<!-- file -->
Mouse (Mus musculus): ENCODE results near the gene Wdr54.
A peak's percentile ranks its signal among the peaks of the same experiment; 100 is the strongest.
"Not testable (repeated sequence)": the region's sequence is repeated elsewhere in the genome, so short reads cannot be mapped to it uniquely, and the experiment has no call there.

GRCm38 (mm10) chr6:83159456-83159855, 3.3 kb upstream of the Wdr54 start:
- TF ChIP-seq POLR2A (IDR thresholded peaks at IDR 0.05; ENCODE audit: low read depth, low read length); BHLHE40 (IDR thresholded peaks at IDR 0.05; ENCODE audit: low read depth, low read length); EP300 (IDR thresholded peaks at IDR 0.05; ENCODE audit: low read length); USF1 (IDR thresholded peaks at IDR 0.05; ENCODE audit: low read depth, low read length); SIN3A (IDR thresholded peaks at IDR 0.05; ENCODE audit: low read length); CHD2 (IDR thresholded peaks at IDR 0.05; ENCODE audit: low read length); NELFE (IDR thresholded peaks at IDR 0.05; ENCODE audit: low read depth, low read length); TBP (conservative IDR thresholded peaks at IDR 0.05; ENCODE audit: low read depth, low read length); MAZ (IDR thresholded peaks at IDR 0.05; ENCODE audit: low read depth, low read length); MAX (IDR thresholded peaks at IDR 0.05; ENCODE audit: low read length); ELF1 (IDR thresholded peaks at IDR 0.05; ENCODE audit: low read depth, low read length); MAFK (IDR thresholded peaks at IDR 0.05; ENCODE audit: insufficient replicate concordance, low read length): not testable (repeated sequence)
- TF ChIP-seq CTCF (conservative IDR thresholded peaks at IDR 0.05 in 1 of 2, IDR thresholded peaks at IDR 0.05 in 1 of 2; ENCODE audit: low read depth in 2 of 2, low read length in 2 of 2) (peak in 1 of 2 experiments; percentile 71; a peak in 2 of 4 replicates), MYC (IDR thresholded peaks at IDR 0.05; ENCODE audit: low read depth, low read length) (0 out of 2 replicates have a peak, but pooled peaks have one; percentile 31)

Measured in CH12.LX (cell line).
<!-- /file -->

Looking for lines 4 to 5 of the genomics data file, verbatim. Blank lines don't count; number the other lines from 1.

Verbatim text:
GRCm38 (mm10) chr6:83159456-83159855, 3.3 kb upstream of the Wdr54 start:
- TF ChIP-seq POLR2A (IDR thresholded peaks at IDR 0.05; ENCODE audit: low read depth, low read length); BHLHE40 (IDR thresholded peaks at IDR 0.05; ENCODE audit: low read depth, low read length); EP300 (IDR thresholded peaks at IDR 0.05; ENCODE audit: low read length); USF1 (IDR thresholded peaks at IDR 0.05; ENCODE audit: low read depth, low read length); SIN3A (IDR thresholded peaks at IDR 0.05; ENCODE audit: low read length); CHD2 (IDR thresholded peaks at IDR 0.05; ENCODE audit: low read length); NELFE (IDR thresholded peaks at IDR 0.05; ENCODE audit: low read depth, low read length); TBP (conservative IDR thresholded peaks at IDR 0.05; ENCODE audit: low read depth, low read length); MAZ (IDR thresholded peaks at IDR 0.05; ENCODE audit: low read depth, low read length); MAX (IDR thresholded peaks at IDR 0.05; ENCODE audit: low read length); ELF1 (IDR thresholded peaks at IDR 0.05; ENCODE audit: low read depth, low read length); MAFK (IDR thresholded peaks at IDR 0.05; ENCODE audit: insufficient replicate concordance, low read length): not testable (repeated sequence)